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Friday, May 29, 2020  Spokane, Washington  Est. May 19, 1883
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Arne Woodard joins Chase, Kuney and Guarisco, in contest to be next Spokane County commissioner

UPDATED: Wed., May 17, 2017

Spokane Valley Councilman Arne Woodard in 2012. Woodard is known for his bright and loud ties. (Dan Pelle / The Spokesman-Review)
Spokane Valley Councilman Arne Woodard in 2012. Woodard is known for his bright and loud ties. (Dan Pelle / The Spokesman-Review)

Spokane Valley City Councilman Arne Woodard has added his name to the list of people who want to replace Shelly O’Quinn on the Spokane County Commission.

O’Quinn announced last month that she will resign in June to serve as chief executive of the Inland Northwest Community Foundation. She represents District 2, which encompasses the southeastern third of the county including Spokane Valley.

Spokane County Treasurer Rob Chase, Spokane County Deputy Auditor Mary Kuney and John Guarisco, an account manager at a Spokane Valley marketing firm, previously announced they will apply for the seat.

Woodard, 63, was appointed to his seat on the Spokane Valley Council in 2011. He successfully retained his seat in an election in 2011 and won re-election in 2015. He has served as deputy mayor for three years.

Once O’Quinn departs, Republican Party precinct committee officers will vote to pick their top three candidates for the seat. The two remaining county commissioners, Al French and Josh Kerns, will select a replacement from those choices.

The person selected will have to run for the seat in 2018 if he or she wants to fill out the remainder of O’Quinn’s term. Woodard said he will run in that election regardless of whether he is appointed to the seat.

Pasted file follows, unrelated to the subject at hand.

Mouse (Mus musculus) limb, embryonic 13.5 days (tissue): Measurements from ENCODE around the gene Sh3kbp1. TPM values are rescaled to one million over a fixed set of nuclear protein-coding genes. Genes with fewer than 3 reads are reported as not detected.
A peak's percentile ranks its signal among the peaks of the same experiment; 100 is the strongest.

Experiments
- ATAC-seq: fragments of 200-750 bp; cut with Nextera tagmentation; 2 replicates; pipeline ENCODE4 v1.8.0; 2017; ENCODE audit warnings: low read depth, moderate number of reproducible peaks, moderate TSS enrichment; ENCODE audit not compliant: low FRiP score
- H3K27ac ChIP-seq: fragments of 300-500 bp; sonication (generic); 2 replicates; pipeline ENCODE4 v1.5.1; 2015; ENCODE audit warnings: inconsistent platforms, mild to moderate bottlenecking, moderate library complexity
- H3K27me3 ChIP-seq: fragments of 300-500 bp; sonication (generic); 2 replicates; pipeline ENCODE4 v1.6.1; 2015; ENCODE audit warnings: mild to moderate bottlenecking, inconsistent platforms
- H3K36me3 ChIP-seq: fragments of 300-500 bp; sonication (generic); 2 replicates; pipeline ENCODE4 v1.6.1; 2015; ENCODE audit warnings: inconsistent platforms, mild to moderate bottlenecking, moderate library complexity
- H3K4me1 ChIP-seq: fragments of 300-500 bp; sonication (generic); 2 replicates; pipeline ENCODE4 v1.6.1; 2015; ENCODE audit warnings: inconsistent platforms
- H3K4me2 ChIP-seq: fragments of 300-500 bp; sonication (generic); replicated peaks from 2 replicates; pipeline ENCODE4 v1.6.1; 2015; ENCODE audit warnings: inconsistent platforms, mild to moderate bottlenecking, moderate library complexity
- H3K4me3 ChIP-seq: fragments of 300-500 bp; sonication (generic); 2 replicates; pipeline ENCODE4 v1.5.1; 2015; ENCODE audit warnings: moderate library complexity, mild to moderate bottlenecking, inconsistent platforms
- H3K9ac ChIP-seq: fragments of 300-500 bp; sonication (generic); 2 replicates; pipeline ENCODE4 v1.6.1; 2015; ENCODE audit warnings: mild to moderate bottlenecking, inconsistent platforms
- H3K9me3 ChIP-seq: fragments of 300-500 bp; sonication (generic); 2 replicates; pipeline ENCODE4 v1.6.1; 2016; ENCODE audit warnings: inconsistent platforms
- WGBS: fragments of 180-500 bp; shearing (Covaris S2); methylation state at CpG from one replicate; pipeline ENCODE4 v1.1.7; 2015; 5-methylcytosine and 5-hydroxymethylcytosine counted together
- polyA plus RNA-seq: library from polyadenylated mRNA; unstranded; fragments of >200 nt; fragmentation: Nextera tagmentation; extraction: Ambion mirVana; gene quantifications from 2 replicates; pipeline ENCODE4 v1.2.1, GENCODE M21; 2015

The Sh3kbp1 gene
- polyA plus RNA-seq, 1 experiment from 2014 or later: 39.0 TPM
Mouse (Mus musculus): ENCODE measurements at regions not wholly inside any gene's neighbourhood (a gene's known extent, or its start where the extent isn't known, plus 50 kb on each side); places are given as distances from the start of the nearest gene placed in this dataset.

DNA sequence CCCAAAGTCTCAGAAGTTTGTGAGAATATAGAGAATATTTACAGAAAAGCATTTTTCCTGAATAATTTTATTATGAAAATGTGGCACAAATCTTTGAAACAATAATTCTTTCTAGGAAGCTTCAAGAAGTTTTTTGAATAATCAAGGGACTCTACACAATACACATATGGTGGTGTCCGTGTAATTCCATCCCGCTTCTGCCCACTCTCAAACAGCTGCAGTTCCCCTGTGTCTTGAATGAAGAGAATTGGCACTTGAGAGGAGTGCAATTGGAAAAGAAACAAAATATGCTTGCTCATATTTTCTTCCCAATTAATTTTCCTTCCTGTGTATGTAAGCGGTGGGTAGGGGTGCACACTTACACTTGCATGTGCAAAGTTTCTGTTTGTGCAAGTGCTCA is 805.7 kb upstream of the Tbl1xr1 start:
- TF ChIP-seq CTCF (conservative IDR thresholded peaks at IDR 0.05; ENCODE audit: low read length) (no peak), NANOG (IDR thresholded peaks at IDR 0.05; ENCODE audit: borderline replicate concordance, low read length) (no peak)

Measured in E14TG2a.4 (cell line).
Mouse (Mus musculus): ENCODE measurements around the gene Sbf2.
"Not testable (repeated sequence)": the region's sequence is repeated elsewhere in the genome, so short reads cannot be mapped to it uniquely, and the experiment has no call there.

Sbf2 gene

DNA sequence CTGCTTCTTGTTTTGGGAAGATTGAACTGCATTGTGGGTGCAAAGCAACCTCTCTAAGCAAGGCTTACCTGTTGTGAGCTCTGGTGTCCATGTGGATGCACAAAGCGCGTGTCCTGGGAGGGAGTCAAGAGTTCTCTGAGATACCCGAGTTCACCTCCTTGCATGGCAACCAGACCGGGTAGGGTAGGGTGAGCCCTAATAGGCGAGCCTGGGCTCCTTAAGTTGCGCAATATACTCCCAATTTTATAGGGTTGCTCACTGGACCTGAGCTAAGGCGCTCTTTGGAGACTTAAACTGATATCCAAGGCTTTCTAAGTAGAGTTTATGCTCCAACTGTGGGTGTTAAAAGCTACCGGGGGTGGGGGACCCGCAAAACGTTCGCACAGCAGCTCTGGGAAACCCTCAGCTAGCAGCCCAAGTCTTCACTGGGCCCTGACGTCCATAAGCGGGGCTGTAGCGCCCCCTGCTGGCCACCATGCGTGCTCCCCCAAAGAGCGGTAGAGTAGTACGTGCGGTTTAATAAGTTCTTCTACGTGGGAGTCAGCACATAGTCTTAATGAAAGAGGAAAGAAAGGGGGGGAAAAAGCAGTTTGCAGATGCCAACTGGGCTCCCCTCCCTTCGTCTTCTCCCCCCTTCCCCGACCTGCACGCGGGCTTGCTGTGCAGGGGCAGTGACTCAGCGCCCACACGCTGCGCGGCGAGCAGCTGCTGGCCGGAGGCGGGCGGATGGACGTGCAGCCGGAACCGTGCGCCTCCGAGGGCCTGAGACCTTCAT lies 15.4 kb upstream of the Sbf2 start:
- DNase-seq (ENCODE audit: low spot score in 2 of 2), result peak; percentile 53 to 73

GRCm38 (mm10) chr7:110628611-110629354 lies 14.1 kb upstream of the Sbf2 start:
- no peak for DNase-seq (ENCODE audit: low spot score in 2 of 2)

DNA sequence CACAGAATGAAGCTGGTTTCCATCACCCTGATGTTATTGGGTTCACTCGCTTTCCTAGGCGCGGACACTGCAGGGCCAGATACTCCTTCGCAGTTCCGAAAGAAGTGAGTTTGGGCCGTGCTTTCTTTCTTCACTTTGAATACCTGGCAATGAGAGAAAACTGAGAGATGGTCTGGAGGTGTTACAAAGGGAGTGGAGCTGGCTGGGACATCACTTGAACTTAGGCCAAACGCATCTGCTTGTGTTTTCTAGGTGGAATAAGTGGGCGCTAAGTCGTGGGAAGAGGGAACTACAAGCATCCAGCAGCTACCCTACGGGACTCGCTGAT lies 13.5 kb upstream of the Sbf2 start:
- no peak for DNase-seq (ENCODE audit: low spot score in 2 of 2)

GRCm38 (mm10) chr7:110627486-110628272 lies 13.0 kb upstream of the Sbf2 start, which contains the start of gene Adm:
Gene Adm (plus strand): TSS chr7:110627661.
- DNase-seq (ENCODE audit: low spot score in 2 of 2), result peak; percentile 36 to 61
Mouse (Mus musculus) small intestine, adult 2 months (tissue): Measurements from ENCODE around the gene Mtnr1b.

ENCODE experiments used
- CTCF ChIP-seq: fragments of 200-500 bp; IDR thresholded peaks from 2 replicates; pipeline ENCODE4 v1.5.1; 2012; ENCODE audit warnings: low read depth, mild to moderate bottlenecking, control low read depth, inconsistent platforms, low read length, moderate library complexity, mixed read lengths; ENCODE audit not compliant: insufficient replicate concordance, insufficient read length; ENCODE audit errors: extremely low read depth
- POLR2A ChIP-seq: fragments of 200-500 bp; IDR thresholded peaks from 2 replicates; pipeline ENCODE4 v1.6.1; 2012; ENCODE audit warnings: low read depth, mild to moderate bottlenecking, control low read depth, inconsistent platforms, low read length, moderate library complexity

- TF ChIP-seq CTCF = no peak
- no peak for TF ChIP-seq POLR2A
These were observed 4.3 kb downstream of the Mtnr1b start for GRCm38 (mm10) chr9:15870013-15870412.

Woodard describes himself as a “traditional Republican,” one that’s “very pro-business” and supportive of low taxes. He owns Woodard Properties and Investment, a residential real estate company.

“I’m really an independent, conservative, constitutional Republican,” he said.

Politics on the Spokane Valley Council last year were particularly contentious, following the termination of the Spokane Valley City Manager Mike Jackson. Following that decision, two council members resigned in protest.

Woodard, who supported Jackson’s termination, said he has worked to act responsibly and follow the law at all times even with difficult personnel decisions.

“I have been able to bridge various factions,” he said.

Chase, 63, was elected in 2010, narrowly defeating incumbent Democrat Skip Chilberg for the post after running as a write-in candidate. He won re-election in 2014. Prior to his election as treasurer, he held a variety of jobs in business, including a stint at Hewlett-Packard.

Chase welcomed Woodard’s entry into the contest: “I say the more the merrier, and that gives the PCOs more choices.”

Kuney, a certified public accountant, worked for the state auditor’s office from 1993 to 2004. She has since worked for Contineo Consulting, a major accounting firm, and co-founded Summit Tea Co. She lost a bid to unseat Chase as county treasurer in 2014 and was hired for her current job the following year.

Guarisco sits on the board of directors of the Spokane Valley Chamber of Commerce. A newcomer to politics, he co-owned Luigi’s Italian Restaurant throughout the 1990s and later founded his own marketing firm before merging with MDI Marketing, where he currently works.

Reporters Chad Sokol and Kip Hill contributed to this report.

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